The end is not really the end, at least if you’re a star. When their life comes to an end, stars simply change into something else. Supernovae, black holes, and white dwarfs are all well known final stages of stars, but the universe can still surprise us.
Astronomers using the South African Large Telescope (SALT) were able to observe a rare pulsating white dwarf. The unusual object, called Te 11, is the result of a stellar explosion that happened 1,500 years ago, and it has been going through periodic “hiccups” after stealing material off its companion star. Such an object is called a dwarf nova.
“Pairings in astronomy as found in Te 11 are exceedingly rare, but it is anticipated that planned studies of the night sky will find a whole lot more,” said Professor Patrick Woudt, head of astronomy at the University of Cape Town and co-author of the study, in a statement.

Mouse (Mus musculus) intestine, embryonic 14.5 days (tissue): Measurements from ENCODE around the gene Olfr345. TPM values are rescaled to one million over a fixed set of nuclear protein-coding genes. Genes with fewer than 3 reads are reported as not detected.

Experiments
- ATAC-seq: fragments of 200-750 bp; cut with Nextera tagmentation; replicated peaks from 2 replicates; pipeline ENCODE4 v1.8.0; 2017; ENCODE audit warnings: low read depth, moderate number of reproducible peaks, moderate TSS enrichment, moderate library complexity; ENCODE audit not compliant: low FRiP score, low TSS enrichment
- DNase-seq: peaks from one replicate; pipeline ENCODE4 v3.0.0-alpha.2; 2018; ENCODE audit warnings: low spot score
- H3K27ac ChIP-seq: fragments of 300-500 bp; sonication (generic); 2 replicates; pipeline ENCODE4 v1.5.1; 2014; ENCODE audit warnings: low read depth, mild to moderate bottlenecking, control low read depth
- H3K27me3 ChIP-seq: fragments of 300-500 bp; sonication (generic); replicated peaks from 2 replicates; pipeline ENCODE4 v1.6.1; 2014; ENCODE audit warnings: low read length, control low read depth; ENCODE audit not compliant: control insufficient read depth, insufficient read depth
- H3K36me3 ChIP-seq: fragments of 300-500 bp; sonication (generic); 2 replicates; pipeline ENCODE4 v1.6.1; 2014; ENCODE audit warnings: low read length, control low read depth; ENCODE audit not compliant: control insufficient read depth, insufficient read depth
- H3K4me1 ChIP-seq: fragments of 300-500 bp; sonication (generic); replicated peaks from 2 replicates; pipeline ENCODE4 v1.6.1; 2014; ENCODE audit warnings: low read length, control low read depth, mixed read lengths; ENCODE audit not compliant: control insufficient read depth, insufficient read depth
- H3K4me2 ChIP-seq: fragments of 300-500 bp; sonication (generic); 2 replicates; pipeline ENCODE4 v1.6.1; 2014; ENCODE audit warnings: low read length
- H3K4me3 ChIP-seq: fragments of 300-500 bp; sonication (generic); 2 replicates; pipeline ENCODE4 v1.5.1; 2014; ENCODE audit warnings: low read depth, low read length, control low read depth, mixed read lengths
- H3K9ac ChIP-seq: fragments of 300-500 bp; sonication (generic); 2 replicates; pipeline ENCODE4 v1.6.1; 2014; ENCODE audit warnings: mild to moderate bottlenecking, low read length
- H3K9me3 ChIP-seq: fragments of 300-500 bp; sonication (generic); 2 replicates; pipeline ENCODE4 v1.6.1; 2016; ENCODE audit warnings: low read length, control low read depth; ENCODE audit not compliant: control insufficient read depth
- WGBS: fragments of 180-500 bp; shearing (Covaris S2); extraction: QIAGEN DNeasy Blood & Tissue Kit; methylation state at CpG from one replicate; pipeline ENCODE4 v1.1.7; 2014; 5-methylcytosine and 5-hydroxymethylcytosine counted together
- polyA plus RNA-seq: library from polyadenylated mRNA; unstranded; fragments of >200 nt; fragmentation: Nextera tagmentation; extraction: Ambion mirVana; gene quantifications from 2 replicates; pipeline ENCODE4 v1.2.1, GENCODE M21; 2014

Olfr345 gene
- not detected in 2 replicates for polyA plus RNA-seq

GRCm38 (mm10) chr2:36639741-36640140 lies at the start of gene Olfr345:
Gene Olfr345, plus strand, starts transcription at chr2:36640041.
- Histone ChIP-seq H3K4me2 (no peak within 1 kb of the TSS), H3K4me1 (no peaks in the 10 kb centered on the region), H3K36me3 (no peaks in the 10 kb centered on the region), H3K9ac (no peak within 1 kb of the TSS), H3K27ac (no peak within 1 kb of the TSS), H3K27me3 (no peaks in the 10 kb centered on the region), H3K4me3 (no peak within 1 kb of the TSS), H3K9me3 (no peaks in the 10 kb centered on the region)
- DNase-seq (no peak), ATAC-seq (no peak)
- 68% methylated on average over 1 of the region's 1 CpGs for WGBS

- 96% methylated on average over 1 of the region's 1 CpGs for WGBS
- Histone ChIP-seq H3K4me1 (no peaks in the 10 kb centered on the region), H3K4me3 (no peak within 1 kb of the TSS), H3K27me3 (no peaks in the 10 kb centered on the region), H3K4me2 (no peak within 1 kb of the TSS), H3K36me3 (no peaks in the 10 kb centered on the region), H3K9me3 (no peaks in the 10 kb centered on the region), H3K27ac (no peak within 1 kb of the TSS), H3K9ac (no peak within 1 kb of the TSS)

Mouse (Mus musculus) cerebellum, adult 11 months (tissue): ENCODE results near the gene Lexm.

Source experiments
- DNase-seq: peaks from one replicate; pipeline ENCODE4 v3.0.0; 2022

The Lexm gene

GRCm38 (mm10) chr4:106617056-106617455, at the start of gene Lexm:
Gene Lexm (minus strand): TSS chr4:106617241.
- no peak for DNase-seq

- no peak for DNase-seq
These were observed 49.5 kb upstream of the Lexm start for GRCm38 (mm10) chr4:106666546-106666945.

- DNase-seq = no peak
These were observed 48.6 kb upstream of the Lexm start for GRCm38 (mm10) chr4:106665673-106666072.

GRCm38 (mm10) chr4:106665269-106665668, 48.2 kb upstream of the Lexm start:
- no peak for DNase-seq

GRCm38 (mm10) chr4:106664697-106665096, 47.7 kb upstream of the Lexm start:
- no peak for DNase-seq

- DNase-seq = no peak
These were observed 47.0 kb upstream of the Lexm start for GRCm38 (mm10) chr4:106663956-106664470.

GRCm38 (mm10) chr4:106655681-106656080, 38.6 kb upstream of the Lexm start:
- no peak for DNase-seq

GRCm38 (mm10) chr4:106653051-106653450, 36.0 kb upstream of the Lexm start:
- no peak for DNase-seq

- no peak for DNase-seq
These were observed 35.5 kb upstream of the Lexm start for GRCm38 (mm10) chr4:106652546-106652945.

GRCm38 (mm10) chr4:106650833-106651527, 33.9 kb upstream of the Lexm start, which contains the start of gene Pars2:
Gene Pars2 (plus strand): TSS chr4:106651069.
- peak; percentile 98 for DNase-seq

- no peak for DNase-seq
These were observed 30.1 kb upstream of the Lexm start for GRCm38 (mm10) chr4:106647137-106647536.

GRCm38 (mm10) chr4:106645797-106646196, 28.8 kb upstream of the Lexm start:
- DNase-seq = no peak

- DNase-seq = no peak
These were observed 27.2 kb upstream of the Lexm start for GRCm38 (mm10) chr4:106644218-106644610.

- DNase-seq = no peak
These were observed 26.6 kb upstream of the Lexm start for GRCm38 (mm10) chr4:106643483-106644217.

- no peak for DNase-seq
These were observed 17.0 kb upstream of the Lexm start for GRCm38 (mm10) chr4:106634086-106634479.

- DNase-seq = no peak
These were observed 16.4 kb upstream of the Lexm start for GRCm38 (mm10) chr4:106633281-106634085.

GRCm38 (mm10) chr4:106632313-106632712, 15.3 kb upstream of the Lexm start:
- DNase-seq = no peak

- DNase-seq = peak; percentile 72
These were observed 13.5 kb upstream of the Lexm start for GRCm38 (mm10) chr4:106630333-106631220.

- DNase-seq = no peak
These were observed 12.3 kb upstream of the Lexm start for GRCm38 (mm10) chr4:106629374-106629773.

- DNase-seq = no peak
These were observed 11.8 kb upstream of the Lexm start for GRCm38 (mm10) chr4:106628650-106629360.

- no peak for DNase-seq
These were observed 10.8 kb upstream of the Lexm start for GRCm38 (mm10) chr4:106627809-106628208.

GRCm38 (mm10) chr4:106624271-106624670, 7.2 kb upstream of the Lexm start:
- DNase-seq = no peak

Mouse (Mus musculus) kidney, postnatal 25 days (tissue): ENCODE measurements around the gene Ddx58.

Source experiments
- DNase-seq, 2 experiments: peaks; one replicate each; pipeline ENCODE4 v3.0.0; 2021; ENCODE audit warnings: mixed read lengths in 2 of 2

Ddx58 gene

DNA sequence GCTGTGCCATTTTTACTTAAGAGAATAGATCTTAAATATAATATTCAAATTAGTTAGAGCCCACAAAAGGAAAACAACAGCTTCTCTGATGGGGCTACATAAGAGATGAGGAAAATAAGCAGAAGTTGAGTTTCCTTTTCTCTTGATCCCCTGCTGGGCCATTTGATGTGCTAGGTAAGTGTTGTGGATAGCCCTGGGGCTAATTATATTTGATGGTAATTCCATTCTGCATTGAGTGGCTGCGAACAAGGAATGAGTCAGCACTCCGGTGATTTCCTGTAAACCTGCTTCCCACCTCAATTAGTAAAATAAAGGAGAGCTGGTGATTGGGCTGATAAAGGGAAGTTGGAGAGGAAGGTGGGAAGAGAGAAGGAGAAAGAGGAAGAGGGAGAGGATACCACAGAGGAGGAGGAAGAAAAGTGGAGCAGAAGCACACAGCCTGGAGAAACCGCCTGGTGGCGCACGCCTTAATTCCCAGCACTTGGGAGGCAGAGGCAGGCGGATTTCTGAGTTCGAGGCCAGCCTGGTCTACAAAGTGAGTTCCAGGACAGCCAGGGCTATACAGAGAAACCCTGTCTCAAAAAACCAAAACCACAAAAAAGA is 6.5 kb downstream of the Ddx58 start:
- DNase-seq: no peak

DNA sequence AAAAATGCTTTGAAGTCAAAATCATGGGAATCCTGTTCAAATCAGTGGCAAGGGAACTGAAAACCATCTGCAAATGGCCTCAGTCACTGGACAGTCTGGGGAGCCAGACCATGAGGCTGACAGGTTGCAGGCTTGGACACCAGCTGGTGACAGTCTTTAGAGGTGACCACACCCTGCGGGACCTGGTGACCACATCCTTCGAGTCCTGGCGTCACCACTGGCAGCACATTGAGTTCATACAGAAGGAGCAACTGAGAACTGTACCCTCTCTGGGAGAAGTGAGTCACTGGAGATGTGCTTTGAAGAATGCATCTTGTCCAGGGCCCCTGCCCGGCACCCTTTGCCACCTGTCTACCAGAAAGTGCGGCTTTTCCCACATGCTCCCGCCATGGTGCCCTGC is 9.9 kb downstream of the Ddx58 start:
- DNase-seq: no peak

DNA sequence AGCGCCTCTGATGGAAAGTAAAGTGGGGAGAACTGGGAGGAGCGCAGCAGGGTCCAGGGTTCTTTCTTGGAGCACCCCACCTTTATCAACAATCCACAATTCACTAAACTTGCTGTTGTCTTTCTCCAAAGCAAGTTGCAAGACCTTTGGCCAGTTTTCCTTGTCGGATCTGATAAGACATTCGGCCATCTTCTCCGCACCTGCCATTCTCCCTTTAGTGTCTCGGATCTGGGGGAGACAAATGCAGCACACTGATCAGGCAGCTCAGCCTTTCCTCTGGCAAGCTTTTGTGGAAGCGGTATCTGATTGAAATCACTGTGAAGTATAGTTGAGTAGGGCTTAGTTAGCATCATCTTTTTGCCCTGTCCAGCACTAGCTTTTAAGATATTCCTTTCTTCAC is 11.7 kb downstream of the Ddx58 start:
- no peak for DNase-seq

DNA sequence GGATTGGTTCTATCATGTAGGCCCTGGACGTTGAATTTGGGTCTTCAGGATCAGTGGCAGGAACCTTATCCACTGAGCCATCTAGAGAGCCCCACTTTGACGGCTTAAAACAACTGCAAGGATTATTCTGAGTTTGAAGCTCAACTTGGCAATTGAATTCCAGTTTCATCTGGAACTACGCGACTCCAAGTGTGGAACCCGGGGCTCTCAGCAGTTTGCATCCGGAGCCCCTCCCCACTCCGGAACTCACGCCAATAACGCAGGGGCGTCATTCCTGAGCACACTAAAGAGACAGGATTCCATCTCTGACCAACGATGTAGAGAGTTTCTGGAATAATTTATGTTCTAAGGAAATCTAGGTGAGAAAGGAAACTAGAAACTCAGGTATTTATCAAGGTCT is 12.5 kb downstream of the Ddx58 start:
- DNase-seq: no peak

Te 11 is located about 1,070 light-years away in the constellation of Orion. It is a binary system made of a white dwarf 1.2 times more massive than our Sun, and a larger but lighter companion orbiting about twice the Earth-Moon distance. A paper highlighting the findings was published in Monthly Notices of the Royal Astronomical Society.
The connection between Te 11 and the nova explosion 1,500 years ago was possible thanks to precise archives from Chinese astronomy. According to historical records, a new star (nova) appeared in 483 CE near the position of Te 11, making it for a short time brighter than any other star in the night sky.
Astronomers think these objects are not as rare as we think, and they plan to use a wide-field study of the southern sky in optical and radio waves, such as MeerLICHT and MeerKAT, to find more.
“Planned surveys with MeerKAT and MeerLICHT will scan the southern skies for more of these unusual objects, which can tell us more about the formation and the evolution of these compact binaries in the Milky Way,” said Woudt.